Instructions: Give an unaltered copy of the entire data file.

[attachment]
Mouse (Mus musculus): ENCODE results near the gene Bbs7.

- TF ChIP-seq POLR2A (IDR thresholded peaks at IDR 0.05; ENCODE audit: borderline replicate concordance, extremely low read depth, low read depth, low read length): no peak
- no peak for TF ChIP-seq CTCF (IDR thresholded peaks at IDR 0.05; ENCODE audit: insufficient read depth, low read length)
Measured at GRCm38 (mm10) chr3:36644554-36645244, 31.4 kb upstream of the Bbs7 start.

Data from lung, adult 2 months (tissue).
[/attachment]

Mouse (Mus musculus): ENCODE results near the gene Bbs7.

- TF ChIP-seq POLR2A (IDR thresholded peaks at IDR 0.05; ENCODE audit: borderline replicate concordance, extremely low read depth, low read depth, low read length): no peak
- no peak for TF ChIP-seq CTCF (IDR thresholded peaks at IDR 0.05; ENCODE audit: insufficient read depth, low read length)
Measured at GRCm38 (mm10) chr3:36644554-36645244, 31.4 kb upstream of the Bbs7 start.

Data from lung, adult 2 months (tissue).